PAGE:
Didn't care for the final three, but if a mashup of Benny Hill, Samuel Beckett and James Bond appeals to you, give 'em a try.

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Haha! I'm kinda confused which is which of the Benny Hill, Samuel Beckett and James Bond episodes - "The Girl who was Death" is both Benny Hill AND James Bond! Although I can take or leave that one, I still gotta admit the sheer ridiculousness of both the style and the premise. I've honestly never seen anything like it.

I like the last two a lot. Once upon a Time is the most intense episode I've seen of anything. It reminded me of a play I once saw (based on Chekhov) that was so intense I wanted to leave, although nothing bad happened. Fall Out is crazy and divisive, but ultimately I think it works really well.

Btw, if your favourite episode is Living in Harmony, you're bonkers - in a good way!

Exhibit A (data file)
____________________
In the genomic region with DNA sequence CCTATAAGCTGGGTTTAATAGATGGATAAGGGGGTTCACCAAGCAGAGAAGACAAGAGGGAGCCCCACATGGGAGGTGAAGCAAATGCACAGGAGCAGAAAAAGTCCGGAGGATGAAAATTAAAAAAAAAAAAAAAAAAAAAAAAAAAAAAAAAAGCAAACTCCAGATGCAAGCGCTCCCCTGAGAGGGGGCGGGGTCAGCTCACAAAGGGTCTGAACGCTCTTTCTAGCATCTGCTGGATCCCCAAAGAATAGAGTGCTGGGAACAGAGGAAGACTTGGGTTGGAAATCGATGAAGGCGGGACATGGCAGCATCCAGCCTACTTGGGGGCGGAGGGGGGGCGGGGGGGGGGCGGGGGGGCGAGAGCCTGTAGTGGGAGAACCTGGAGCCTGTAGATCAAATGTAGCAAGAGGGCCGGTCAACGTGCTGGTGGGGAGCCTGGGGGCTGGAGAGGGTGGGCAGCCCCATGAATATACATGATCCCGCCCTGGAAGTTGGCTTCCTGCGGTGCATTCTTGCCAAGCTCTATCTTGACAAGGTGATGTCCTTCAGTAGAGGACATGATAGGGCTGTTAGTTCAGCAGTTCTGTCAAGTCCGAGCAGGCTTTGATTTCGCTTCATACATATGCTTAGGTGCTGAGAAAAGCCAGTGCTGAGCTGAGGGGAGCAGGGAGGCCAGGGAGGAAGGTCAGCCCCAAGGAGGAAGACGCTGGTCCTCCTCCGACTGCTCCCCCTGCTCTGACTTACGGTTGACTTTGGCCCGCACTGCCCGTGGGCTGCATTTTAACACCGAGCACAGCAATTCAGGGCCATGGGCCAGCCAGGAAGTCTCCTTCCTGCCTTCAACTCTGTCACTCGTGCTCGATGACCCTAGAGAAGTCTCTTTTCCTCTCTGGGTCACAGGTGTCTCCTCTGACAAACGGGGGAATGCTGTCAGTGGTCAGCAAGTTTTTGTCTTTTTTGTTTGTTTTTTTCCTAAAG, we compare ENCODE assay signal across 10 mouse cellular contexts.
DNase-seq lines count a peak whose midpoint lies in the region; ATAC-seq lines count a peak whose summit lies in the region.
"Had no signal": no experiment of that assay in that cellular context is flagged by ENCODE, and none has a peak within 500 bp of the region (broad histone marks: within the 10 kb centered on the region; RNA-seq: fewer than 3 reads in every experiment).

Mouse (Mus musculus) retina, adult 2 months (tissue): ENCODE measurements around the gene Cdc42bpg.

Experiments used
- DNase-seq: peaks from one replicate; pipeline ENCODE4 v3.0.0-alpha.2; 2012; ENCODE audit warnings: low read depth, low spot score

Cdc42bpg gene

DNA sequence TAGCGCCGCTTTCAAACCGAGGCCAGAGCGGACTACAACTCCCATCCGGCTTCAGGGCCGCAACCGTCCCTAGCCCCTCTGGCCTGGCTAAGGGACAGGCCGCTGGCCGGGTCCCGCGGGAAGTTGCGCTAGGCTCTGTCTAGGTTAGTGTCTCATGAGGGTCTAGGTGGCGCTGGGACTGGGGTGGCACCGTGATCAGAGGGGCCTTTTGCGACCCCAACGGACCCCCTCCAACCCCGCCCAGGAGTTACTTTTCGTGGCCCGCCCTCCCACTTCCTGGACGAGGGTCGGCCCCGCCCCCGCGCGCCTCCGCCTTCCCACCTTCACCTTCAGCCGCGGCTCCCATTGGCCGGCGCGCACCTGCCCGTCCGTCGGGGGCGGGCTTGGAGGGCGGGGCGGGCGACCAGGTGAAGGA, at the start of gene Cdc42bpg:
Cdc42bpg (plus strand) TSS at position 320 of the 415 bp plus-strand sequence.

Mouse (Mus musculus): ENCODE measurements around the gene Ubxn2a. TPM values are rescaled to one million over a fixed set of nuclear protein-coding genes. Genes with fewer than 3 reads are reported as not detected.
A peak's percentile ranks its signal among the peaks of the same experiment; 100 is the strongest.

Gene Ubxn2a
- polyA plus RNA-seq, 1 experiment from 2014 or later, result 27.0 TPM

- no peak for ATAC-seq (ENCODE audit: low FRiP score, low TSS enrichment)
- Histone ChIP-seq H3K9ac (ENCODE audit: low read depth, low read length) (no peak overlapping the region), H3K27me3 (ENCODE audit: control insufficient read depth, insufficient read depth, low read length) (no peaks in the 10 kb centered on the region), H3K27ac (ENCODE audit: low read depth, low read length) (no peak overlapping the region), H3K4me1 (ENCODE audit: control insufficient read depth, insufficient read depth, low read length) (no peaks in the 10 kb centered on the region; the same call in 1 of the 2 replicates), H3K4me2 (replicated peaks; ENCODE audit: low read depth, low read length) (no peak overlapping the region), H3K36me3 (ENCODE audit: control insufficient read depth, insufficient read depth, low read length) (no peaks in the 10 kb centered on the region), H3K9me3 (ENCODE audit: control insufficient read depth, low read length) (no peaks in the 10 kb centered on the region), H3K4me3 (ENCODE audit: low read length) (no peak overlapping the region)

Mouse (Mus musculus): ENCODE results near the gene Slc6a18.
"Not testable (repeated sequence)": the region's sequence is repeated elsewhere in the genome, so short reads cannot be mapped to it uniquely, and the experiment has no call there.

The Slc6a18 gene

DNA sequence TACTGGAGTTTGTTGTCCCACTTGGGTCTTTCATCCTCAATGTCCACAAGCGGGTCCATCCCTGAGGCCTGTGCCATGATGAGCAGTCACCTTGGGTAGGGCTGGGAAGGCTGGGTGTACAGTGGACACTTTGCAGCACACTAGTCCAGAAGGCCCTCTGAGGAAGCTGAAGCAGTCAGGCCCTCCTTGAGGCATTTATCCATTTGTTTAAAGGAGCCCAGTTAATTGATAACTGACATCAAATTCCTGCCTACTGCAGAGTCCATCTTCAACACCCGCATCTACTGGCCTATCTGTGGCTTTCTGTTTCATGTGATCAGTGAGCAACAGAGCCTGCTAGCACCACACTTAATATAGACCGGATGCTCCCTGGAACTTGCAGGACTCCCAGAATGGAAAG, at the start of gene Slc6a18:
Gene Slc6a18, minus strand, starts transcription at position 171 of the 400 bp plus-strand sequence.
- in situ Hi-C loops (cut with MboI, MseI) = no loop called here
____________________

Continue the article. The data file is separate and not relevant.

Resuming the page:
Then there's the inevitable running order question.

(For the newbies: The Prisoner had a questionable use of dates in episodes, and the running order got scrambled from the very beginning when they were behind schedule. When they finished shooting and ediiting what was by all accounts a later episode before the others, that episode got broadcast as the second episode, even though the escape attempt is almost ridiculously elaborate and makes no sense so early. Also, in two of the episodes that were eventually shown halfway through the series, he says he's new. The DVD order follows the original nonsensical order, unfortunately.)

I like this viewing order:

"Dance of the Dead"
"Free for All"
"The Chimes of Big Ben"
"The Schizoid Man"
("The General)"
"A. B. & C."
"A Change of Mind"
("Do Not Forsake Me, Oh My Darling")